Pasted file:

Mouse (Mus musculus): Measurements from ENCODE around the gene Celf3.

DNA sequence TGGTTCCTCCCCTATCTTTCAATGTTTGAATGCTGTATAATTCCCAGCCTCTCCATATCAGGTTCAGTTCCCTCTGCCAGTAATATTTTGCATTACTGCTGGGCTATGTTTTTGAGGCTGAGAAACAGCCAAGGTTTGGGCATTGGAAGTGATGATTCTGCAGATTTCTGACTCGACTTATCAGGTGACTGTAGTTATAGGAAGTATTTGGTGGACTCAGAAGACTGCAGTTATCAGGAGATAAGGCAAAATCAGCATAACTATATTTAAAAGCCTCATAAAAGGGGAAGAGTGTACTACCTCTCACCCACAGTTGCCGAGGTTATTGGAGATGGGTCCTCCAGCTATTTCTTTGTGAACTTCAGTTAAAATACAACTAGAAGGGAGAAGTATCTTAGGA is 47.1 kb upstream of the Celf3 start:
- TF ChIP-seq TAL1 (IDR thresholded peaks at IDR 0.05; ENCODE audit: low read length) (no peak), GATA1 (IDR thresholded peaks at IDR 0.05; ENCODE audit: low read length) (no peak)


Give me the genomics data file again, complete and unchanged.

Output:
Mouse (Mus musculus): Measurements from ENCODE around the gene Celf3.

DNA sequence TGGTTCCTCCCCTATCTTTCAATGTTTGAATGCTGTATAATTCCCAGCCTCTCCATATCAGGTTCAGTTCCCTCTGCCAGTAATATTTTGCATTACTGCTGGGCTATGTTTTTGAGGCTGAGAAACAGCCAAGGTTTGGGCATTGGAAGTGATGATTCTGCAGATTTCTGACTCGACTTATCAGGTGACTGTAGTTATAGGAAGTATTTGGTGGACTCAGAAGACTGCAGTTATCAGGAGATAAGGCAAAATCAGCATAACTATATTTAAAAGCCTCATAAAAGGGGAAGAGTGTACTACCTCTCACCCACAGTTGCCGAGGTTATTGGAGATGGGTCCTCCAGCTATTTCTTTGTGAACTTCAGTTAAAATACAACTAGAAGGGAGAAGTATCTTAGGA is 47.1 kb upstream of the Celf3 start:
- TF ChIP-seq TAL1 (IDR thresholded peaks at IDR 0.05; ENCODE audit: low read length) (no peak), GATA1 (IDR thresholded peaks at IDR 0.05; ENCODE audit: low read length) (no peak)